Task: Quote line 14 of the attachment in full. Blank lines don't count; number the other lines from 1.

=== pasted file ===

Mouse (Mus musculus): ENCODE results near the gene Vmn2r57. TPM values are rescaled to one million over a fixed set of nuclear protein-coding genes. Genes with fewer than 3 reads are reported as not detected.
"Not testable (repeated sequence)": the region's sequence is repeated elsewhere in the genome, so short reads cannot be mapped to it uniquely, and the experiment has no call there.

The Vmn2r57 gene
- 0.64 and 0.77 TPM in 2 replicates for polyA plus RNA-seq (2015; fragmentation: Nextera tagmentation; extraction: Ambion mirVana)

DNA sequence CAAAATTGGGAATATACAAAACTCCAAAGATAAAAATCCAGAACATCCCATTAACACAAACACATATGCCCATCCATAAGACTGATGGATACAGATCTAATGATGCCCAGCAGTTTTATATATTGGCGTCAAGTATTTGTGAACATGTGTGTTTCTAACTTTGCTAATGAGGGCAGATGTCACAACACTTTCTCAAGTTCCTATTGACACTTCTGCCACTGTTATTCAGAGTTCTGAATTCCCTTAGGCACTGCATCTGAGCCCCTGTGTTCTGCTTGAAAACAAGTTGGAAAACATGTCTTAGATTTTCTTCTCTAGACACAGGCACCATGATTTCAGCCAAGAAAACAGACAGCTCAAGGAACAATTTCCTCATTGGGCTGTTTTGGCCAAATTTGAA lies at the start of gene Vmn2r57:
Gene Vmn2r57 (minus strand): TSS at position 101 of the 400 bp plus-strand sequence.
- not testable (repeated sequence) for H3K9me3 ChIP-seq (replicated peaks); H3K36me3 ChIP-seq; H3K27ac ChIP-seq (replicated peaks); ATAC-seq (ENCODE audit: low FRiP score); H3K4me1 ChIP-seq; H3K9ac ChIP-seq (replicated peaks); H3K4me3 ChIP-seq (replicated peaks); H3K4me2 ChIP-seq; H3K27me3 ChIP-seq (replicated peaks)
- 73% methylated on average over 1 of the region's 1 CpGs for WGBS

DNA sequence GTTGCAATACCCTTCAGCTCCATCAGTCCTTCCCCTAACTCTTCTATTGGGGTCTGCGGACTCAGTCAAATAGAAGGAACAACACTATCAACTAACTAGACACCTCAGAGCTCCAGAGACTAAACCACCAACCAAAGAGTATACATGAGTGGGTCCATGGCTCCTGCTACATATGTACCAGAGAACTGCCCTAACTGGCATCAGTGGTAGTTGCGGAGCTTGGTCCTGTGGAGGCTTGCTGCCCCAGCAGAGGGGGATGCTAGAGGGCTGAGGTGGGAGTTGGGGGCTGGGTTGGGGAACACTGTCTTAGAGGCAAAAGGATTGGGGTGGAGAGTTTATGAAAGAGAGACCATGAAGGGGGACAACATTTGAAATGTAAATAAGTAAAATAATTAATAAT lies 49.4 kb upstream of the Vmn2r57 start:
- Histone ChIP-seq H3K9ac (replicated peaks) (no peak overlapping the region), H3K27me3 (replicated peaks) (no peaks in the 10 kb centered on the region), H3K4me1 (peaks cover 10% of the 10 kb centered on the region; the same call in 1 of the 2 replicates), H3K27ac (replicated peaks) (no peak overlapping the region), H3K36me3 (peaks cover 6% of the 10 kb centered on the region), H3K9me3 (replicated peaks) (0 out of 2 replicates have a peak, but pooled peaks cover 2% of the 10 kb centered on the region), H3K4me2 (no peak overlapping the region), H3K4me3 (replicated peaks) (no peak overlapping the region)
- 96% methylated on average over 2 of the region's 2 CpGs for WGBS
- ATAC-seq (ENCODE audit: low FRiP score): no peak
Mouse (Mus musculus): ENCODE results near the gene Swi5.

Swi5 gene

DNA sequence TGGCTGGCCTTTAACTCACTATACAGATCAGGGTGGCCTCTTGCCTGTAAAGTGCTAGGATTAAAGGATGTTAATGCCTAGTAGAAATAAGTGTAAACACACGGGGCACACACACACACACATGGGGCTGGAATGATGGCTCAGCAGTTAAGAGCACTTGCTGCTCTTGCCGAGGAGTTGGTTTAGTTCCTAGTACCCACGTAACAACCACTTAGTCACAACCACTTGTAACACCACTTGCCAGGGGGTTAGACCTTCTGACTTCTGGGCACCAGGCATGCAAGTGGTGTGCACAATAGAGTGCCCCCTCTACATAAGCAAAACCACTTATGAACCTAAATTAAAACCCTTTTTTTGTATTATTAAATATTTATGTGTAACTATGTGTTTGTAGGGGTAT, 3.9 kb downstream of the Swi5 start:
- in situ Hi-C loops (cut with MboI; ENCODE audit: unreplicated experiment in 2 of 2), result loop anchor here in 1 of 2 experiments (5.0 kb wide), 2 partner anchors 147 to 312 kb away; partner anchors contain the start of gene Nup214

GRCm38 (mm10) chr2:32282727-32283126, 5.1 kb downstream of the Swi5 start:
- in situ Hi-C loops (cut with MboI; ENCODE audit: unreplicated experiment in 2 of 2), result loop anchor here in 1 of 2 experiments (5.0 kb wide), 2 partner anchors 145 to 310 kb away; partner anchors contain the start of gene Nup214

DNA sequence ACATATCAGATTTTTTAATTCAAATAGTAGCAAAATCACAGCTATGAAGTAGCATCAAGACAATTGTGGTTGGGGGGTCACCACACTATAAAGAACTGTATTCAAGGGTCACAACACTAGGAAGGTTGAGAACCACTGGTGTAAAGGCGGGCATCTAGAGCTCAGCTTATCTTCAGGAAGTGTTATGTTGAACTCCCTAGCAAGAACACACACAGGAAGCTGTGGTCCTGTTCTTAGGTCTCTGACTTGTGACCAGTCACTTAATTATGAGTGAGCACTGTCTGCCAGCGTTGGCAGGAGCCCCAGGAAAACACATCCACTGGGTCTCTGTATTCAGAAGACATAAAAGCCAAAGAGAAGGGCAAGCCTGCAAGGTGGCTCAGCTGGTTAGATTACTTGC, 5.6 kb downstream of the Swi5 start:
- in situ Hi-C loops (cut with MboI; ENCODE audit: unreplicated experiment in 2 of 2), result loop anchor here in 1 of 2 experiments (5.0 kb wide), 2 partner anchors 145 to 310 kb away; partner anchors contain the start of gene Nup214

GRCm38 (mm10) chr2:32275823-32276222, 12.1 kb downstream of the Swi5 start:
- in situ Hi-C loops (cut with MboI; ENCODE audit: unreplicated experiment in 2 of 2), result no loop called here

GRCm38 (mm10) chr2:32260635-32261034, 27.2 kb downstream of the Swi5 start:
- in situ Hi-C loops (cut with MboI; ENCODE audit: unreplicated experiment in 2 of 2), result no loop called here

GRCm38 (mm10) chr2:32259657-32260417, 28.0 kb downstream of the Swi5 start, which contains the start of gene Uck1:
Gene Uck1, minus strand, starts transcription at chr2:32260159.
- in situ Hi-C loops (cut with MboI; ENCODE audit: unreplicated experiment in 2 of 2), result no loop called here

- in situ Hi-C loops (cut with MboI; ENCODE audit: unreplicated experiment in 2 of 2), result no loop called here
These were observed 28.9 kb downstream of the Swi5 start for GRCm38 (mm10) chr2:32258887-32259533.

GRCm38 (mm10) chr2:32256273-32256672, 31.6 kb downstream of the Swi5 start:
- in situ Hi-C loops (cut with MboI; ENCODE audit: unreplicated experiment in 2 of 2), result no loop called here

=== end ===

Swi5 gene